At opposite ends of the social spectrum, two of Britain’s national Sunday papers both enjoyed a substantial boost last weekend.
New tabloid the Daily Star Sunday [sic], catering for celeboholics, sensationalists and the stunted of mind, beat all expectations – including those of its pornographer proprietor Richard Desmond – to sell over 800,000 copies on its first outing.
Meantime in the Royal Enclosure, NewsCorp’s Sunday Times, which targets the ABC1 socio-economic categories, upped its cover price by 16.6% to £1.40 ($2.17; €2.22) and amazed analysts and humans alike by increasing its sales by some 40,000 copies. Bets are being taken around the media parish pump that the ST will progressively raise its cover price, eventually taking it to £2.
The Sunday Star, a Sabbath rehash of the of the formula successfully peddled by its weekday sibling, was backed by a multi-million pound TV launch campaign, a free dance music CD, and an unsustainably low cover price that cut the ground from under its rivals.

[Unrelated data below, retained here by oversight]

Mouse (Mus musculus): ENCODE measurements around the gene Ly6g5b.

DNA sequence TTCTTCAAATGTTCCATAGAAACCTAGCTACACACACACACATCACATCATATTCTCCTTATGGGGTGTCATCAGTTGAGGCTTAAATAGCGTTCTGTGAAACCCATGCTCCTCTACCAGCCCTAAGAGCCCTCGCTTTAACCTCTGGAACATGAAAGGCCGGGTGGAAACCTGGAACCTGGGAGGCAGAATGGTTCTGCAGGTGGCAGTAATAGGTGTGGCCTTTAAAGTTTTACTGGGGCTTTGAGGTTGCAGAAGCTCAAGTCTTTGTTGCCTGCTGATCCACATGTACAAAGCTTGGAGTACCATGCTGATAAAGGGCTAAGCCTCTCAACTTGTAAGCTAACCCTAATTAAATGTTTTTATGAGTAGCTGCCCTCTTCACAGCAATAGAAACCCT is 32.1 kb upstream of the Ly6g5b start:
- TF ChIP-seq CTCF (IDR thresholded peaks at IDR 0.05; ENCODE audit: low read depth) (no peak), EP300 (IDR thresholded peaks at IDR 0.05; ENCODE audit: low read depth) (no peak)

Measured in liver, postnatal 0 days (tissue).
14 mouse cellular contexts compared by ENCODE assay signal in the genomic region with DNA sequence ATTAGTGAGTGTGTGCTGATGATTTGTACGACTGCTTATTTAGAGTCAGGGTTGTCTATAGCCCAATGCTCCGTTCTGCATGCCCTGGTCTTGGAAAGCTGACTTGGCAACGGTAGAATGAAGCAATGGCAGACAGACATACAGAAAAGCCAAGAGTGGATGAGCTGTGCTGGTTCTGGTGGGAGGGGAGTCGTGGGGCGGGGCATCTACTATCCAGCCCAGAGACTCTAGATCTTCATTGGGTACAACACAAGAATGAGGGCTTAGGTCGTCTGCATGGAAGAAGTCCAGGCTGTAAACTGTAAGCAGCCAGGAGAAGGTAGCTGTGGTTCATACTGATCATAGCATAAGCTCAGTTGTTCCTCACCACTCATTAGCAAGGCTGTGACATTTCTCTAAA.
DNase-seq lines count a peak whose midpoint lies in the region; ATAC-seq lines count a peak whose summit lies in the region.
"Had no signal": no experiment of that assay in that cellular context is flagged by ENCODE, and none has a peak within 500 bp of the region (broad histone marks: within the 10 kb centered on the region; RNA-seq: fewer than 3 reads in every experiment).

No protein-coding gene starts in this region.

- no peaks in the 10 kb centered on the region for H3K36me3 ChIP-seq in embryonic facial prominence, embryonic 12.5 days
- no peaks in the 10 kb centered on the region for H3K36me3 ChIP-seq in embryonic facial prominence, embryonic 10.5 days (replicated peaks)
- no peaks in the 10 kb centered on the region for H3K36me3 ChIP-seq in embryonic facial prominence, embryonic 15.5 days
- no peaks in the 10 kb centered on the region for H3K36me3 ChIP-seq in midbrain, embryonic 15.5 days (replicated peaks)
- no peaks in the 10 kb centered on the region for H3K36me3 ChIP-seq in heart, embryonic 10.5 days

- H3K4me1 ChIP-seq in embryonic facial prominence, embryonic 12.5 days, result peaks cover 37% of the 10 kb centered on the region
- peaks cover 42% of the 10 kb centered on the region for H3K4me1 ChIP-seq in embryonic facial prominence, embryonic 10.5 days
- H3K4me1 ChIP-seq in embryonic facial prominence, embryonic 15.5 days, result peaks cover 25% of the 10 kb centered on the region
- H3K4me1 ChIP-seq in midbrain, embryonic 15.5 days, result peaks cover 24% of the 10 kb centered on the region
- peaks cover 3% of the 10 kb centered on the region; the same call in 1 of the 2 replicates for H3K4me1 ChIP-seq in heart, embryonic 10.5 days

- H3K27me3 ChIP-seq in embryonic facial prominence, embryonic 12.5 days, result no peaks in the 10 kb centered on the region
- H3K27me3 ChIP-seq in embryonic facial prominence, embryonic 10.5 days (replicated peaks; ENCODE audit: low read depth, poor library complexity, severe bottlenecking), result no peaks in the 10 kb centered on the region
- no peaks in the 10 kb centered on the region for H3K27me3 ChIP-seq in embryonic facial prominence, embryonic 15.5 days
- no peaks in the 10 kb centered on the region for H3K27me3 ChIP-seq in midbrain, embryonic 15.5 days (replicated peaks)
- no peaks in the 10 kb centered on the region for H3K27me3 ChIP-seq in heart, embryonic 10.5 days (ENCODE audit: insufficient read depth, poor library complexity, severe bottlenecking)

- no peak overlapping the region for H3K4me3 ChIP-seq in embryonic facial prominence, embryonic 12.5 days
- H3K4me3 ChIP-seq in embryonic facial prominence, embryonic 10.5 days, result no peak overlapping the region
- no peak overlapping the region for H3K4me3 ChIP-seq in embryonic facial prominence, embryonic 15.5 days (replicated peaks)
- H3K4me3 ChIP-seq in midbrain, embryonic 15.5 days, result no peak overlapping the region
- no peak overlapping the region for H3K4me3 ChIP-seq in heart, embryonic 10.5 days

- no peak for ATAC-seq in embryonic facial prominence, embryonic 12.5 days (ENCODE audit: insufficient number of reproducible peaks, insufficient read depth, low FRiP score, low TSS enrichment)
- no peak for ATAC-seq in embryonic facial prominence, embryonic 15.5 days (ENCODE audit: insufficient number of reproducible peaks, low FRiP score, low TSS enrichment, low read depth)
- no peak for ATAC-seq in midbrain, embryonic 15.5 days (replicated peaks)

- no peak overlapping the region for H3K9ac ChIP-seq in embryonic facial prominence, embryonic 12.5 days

Whooped Desmond: “The first week’s sales figures for the Daily Star Sunday show the power of the Daily Star brand. They also demonstrate the genuine demand that existed among readers for the new newspaper on Sunday.”
The undercut rivals were predictably less eulogistic: “Like its daily fare, it remains absolute journalistic bilge from start to finish,” hissed Piers Morgan, editor-in-chief of Mirror Group Newspapers, publisher of competing Sunday redtops, the Sunday Mirror and the People.
But the coup de (bad) grace was delivered by upmarket non-rival, The Independent, whose columnist David Aaronovitch despatched the newcomer thus: “The Star, with its melange of leftovers from photo-shoots and PR mailshots, has managed an almost incredible feat: it actually markets a freesheet that costs 35p to buy.”
Despite all the sniffs from rivals and the intellectual elite, many media industry observers believe the Sunday Star is here to stay, citing the legendary US humorist S J Perelman. “Nobody ever lost money underestimating the American public.”
Data sourced from: MediaGuardian.co.uk; additional content by WARC staff